Back twenty years ago in high school English class I read or studied, or something, Julius Caesar by George Bernard Shaw.
Shaw, as he is called by those who are familiar with him, was something new for us high school students. We were quite familiar with Shakespeare as the school curriculum included one of his plays every year, like some sort of literary vitamin pill.
There are a lot of great literary things to be found in Shakespeare. Like dill pickles, it’s an aquired taste, and five plays in five years wasn’t enough for me. I came to view Shakespeare’s lofty reputation as an exaggeration, the “official playright” of an imperial nation wanting to present themselves as the possessors of an old and well established, and uniquely English, culture of arts and letters.
The year before Shaw’s Julius Caesar, we had been chained to our desks and deprived of the necessities of life until we finished reading, or pretending to read, Anthony and Cleopatra by that great playright, “the Bard.”
In introducing Shaw’s play, the teacher kept repeating (you have to do that a lot in high school English classes) how this play by Shaw presents some of the historical events found in Anthony and Cleopatra in a more historically accurate context.
Oh yes. I opened the book and saw the many scholarly primary sources that Shaw had exhaustively studied in order to begin writing his definitive play about Julius Caesar. It was shameless name dropping of classical historians. I didn’t like this guy any more than Shakespeare.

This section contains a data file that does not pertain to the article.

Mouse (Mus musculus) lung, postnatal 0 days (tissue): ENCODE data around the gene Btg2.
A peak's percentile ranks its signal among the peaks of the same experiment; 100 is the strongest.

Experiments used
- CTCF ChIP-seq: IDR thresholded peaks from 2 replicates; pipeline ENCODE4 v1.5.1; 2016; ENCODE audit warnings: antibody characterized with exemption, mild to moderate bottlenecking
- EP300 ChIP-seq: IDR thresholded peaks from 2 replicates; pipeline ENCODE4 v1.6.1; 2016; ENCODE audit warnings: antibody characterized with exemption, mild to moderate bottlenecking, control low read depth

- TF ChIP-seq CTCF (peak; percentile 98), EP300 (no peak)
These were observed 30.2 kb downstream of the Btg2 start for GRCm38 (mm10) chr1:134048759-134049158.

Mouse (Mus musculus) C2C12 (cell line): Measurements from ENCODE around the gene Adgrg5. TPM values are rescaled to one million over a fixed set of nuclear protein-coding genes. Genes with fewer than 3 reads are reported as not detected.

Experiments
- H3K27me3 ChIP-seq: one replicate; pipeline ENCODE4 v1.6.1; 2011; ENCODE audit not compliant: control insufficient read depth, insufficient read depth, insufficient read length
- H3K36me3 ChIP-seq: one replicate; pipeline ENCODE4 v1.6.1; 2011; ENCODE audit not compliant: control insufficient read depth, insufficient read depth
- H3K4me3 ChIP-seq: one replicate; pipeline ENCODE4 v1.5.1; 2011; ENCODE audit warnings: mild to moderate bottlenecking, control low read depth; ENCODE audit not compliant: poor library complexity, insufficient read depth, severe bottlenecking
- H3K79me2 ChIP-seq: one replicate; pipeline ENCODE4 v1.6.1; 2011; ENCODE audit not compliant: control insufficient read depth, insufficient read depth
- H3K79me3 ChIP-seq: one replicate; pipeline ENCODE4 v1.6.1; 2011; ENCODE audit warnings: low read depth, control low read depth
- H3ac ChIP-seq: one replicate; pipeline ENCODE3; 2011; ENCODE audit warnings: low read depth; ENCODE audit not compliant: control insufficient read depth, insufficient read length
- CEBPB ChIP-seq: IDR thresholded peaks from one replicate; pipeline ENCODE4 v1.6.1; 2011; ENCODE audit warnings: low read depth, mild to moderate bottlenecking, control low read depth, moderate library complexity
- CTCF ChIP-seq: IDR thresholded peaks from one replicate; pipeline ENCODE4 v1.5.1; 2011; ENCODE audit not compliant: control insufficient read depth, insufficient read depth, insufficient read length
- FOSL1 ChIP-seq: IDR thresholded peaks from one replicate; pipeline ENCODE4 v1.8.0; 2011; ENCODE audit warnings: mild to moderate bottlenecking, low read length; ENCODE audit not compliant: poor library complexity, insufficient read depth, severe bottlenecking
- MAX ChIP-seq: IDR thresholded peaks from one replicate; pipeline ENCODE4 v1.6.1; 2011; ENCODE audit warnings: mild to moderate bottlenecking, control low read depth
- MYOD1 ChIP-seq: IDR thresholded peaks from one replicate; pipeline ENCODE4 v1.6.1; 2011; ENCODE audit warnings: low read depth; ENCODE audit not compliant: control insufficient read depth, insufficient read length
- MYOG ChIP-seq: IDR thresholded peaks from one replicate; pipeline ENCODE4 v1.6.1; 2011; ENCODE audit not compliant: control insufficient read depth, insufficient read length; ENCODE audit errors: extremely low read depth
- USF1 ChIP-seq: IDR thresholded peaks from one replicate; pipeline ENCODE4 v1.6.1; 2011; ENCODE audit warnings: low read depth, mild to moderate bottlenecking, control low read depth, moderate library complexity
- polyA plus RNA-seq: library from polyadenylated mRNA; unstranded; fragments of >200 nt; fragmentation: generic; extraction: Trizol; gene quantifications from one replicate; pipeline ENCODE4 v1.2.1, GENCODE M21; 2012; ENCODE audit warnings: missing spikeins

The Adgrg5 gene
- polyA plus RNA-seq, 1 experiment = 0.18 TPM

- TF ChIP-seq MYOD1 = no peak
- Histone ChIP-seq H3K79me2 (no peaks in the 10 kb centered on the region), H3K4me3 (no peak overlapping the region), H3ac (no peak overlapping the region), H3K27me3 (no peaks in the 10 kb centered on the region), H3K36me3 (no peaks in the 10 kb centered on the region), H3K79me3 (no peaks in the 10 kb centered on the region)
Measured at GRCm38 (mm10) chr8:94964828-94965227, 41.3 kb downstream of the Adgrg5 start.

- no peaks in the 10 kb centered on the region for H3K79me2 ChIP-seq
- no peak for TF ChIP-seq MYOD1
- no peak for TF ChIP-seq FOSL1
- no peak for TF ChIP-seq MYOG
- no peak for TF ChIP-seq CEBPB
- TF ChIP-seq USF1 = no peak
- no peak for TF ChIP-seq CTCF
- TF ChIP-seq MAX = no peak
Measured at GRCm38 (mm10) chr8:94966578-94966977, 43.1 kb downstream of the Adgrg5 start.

Jumping to the back of the book, where the publishers add in all sorts of extra stuff, like commentary and analysis of the play by eminent authorities, I began to see the old bearded Shaw in shockingly different light.
“Better Than Shakespeare?” was the title of an essay about Shaw’s play written by the Shaw himself! Wasn’t it blasphemy to consider someone else greater than Shakespeare? And then to say it about yourself, that was even worse, assuming of course there was even space below such already depraved behaviour to sink even further.
All of a sudden I liked Shaw. He’s Irish (the teacher repeated that a lot too) and apparently back then, maybe even now too, he was something of an outsider and not supposed to knock revered English writers off their marble pedestals.
To some of the English it was an embarrasment to have the historical absurdities of Shakespeare’s Anthony and Cleopatra pointed out, and particulary by an Irishman. But then Shaw went one painful step further and corrected Shakespeare’s mistakes by writing his own revised version of the events in his own play, Julius Caesar. Perhaps Shaw was thinking we could now throw Shakespeare’s old play away and use his new and improved one in it’s place?
I really didn’t like Shaw’s play much. Too “didactic” or teachy. You’d think it was intentionally written for a high school English class to study. But I liked his irreverent sense of humour. He should of stuck to making fun of the establishment instead of trying to become one of them.